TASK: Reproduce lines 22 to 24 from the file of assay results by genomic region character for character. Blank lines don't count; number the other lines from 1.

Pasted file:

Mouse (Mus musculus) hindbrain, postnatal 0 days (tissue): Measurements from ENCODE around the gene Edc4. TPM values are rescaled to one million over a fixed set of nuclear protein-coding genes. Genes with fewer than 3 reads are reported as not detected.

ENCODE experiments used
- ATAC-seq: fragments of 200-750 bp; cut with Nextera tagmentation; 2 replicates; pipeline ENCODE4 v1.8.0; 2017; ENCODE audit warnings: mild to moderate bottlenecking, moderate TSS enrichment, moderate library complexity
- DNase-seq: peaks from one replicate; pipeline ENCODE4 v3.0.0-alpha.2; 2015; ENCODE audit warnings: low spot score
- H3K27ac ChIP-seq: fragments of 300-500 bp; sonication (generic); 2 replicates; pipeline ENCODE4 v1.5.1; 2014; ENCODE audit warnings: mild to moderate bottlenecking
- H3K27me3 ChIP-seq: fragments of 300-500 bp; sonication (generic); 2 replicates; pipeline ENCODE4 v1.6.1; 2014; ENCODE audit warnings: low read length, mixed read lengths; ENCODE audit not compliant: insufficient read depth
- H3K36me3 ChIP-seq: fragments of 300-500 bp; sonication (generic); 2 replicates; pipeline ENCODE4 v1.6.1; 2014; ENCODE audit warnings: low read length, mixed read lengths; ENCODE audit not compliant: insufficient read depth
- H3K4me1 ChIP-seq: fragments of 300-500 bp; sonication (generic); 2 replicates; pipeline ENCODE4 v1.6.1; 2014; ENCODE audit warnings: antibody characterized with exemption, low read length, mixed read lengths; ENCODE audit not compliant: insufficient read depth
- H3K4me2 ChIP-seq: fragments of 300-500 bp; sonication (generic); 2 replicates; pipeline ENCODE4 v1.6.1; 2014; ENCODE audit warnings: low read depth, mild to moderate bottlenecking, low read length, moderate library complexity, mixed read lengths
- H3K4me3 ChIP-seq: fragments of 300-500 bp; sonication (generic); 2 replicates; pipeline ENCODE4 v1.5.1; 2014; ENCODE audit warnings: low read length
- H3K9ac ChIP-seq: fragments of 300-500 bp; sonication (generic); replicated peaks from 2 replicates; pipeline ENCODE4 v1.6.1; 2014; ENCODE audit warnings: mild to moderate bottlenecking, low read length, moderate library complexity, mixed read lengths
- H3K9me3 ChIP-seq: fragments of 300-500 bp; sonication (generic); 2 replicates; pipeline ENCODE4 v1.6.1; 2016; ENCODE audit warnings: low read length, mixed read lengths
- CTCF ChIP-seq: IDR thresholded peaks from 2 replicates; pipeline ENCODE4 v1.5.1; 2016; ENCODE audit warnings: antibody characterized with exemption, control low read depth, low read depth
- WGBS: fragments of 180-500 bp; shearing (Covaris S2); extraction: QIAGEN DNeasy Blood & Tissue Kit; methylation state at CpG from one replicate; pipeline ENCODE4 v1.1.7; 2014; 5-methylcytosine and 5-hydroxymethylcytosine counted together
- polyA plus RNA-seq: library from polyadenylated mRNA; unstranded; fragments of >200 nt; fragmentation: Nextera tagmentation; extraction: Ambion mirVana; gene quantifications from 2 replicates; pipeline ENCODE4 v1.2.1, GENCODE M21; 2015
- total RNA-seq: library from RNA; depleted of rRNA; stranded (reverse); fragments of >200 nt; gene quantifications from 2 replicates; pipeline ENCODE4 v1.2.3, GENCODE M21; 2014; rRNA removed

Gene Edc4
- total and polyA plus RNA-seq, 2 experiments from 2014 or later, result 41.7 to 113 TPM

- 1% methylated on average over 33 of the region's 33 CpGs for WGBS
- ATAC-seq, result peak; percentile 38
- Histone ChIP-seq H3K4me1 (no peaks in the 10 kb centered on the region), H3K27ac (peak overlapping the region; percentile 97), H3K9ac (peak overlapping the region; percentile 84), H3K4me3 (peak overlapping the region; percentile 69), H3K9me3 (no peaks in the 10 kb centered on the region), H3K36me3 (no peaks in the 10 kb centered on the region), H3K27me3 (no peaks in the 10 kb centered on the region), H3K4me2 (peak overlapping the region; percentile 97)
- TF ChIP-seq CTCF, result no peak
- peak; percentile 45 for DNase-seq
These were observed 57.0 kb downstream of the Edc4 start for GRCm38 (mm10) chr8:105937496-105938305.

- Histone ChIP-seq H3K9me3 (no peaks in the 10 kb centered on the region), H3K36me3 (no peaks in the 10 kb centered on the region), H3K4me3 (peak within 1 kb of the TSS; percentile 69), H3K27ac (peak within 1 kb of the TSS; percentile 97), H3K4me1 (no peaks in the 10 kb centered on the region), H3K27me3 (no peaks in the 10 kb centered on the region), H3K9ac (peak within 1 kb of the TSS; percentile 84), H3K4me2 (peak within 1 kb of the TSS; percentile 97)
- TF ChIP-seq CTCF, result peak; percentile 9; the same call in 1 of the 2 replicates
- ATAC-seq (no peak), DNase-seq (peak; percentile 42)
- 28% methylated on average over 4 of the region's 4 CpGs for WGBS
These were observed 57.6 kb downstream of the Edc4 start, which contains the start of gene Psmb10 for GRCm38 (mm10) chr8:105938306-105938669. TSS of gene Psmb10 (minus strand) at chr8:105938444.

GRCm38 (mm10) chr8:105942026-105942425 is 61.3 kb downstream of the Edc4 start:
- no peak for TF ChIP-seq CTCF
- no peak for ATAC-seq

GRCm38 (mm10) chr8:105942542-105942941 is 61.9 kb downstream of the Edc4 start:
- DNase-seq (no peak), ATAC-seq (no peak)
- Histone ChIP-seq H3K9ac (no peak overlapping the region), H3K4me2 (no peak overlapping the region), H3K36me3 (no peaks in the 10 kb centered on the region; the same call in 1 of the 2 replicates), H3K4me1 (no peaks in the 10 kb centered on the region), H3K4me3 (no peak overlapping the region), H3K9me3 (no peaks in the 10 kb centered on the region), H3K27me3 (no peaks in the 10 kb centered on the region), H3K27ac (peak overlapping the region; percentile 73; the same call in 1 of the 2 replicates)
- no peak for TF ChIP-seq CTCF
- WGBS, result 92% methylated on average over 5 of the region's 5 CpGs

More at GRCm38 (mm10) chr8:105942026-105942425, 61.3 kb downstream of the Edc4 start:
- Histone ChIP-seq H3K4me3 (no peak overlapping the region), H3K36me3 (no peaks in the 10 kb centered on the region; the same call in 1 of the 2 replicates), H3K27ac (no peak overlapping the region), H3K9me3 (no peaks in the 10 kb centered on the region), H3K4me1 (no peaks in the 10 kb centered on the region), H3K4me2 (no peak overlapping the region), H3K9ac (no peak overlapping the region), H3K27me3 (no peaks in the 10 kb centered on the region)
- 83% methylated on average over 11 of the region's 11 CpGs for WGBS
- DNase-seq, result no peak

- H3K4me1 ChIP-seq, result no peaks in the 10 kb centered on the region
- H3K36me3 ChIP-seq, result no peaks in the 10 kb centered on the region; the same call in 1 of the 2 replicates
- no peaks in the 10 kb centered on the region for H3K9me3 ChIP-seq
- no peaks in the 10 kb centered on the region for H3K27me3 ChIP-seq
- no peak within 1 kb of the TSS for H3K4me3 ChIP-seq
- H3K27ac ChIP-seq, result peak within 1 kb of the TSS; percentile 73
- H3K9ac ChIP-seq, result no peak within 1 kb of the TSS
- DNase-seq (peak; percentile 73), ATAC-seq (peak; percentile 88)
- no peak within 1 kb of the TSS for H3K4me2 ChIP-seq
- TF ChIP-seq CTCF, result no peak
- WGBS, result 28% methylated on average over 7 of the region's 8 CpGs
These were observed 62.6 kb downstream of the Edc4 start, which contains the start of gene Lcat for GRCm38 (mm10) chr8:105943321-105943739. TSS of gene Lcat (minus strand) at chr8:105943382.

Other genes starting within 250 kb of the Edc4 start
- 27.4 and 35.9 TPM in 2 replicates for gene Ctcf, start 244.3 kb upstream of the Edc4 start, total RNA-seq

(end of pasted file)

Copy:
- TF ChIP-seq CTCF, result no peak
- peak; percentile 45 for DNase-seq
These were observed 57.0 kb downstream of the Edc4 start for GRCm38 (mm10) chr8:105937496-105938305.